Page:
Postpartum psychosis is a severe condition.
Symptoms often develop within the first three weeks after having your baby (or as soon as 1-2 days of giving birth).
The most significant risk factors increasing the likelihood of Postpartum Psychosis is a personal or family history of bipolar disorder or a previous psychotic episode.
Feeling removed from your baby, other people, and your surroundings.
Unusual hallucinations (experiencing things that aren't there, often involving sight/smell/hearing/touch)
Paranoia / Suspiciousness
Delusional thinking that isn't based in reality / There is a break from reality
Extreme agitation or restlessness
Confused and disorganized thinking involving
putting you at risk of harming yourself, your baby or another person.
Extreme mood swings - bizarre behavior
A WIDE VARIETY OF SYMPTOMSmay emerge as a result of giving birth that few women feel prepared for.
These often confusing reactions range from the uncomfortable to the truly distressing and unmanageable-feeling. Many new moms feel hesitant or unsafe about sharing these complex feelings as they don't seem to conform to the many myths about how new mothers 'should' feel about this transformative experience. These are the feelings, thoughts, sensations and experiences that are rarely talked about. Since so many new mothers have not had these experiences normalized for them as possibilites, they can incorrectly believe that something is terribly wrong with them - that they are defective, crazy or 'bad.'
Often new mothers keep all of these feelings inside for fear of being judged, misinterpreted, humiliated or criticized. Remaining isolated with these feelings can lead to a whole new level of shame, guilt, fear, anxiety/panic and depression that can exacerbate the original distressing feelings.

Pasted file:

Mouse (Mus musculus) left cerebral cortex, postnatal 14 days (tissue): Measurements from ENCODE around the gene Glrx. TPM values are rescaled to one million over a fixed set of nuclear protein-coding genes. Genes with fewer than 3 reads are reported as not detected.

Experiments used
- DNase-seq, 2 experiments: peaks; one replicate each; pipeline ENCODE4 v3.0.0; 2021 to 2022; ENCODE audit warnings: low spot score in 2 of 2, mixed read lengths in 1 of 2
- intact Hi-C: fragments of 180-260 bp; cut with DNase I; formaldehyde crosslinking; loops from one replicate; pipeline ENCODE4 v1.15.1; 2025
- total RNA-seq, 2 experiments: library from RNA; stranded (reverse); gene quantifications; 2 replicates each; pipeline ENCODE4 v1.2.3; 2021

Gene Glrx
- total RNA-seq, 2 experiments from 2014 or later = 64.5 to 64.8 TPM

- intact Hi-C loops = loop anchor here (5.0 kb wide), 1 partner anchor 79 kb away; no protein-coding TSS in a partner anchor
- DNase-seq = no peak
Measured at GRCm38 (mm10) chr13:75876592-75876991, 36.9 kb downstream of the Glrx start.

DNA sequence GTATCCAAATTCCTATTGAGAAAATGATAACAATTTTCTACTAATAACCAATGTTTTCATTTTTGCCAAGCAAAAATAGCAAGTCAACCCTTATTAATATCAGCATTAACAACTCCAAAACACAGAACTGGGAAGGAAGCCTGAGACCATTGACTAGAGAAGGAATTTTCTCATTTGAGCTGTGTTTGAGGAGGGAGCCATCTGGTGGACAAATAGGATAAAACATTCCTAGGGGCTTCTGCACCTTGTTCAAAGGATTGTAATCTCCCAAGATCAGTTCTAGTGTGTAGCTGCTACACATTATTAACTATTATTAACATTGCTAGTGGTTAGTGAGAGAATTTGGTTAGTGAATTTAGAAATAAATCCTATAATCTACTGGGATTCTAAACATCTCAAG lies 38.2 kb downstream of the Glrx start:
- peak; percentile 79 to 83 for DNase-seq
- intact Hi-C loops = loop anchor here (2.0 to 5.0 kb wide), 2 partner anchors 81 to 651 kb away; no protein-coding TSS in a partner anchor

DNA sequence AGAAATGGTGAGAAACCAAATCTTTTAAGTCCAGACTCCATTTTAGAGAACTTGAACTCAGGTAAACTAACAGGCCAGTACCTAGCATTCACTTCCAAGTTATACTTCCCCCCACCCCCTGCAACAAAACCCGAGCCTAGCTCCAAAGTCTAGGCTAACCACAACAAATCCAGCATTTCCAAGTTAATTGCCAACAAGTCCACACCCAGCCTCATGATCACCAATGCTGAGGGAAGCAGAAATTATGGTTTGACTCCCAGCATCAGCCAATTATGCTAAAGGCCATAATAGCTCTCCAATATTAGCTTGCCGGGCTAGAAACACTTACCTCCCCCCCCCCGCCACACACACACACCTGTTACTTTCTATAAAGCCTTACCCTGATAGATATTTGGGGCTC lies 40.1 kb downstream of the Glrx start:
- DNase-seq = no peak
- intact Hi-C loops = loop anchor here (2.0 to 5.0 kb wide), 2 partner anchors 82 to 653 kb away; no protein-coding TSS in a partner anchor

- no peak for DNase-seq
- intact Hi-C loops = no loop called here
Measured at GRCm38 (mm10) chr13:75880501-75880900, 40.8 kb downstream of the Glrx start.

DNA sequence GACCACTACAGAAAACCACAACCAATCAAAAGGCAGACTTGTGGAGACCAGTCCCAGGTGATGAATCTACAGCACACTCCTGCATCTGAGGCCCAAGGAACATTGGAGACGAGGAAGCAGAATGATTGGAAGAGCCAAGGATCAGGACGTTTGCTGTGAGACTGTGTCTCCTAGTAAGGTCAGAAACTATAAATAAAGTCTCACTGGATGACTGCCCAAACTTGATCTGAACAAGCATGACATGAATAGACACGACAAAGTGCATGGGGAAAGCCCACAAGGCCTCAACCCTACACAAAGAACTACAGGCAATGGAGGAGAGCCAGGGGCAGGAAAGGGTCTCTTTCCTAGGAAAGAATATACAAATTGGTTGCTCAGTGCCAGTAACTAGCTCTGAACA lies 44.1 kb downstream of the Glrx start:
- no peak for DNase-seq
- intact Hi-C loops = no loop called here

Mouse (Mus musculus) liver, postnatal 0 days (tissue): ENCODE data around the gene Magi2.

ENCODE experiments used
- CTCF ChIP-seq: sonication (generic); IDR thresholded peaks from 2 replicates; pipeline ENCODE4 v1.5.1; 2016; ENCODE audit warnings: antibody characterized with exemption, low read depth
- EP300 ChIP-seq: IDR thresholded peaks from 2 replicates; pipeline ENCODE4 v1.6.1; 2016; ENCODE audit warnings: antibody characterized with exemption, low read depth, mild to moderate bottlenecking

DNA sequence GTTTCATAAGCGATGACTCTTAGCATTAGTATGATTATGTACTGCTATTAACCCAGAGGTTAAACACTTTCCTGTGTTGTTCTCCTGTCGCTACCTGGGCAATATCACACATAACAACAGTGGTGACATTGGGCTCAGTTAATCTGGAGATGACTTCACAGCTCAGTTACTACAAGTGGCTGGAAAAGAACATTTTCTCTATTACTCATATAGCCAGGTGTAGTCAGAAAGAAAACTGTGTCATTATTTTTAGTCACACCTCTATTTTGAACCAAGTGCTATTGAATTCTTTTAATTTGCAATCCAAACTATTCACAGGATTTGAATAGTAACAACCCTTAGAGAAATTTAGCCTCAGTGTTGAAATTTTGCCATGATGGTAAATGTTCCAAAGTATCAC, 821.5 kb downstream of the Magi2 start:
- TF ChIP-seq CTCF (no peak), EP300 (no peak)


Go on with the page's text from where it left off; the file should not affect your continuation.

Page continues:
It is crucial to attend to and receive treatment for these symptoms as soon as possible, particularly if you and/or your baby experienced any trauma during the birth process. Left untreated, these symptoms can impact new mothers and their families for several years. Most of the remarkably brave new mothers I treat are initially terrified or ashamed to share their experiences with others. When they realize they are able to safely share any thought or feeling with me (no matter how outlandish or extreme-seeming), most experience newfound hope and some immediate relief.
Postpartum disorders are treatable.
I offer crisis management interventions, grounding/mindfulness techniques, empathic attunement, self care suggestions & education to help suffering new mothers embark on the path to wellness.
If you have been experiencing some of the following symptoms for 2 weeks or more,
you may be suffering from one or more of the following, often overlapping conditions:
Are your symptoms more serious than those listed above? If so, please read on about Postpartum Psychosis
J e n n i f e r M u r d o c c a, MA, MFT #45017
Licensed Pasadena Psychotherapist - Los Angeles
I do not treat
If you are reading this and identify with some of the Postpartum Psychosis
symptoms listed here:
Postpartum Psychosis is temporary and treatable.
Please seek immediate medical attention right now.
Postpartum Psychosis is an emergency.
If you are in crisis, you need and deserve support now
Call your physician or Call 911
an emergency suicide hotline:
(National Suicide Prevention Hotline)
Overlapping symptoms of these disorders may include:
Sleep Disturbances - inability to sleep or excessive sleep
Changes in Appetite - significant increase or decrease
Irritability and /or Persistent Anger
Deep Sadness / Excessive Crying
Feeling overwhelmed with doubts that you can handle motherhood
Hypervigilant behavior regarding your
baby's safety - extreme concern & worry
Disinterest in your baby / lack of interest in your baby / difficulty bonding with your
baby / obsessive focus on your baby
Feeling inadequate / Feeling like a failure
Feeling ineffective as a mother (is your baby largely inconsolable - a high needs baby?)
Anxiety / Panic Attacks
Regrets about having had your baby
Feeling very disconnected from others / withdrawing from others
Intrusive, unwanted thoughts about harming your baby despite not wanting to do so
Catastrophic thoughts (visions of baby dead, excessive fear of SIDS)
Flashbacks of aspects of a traumatic birth
Difficulty concentrating / Memory Issues
Obsessive Compulsive thoughts & behaviors
Visions of hurting yourself or escape fantasies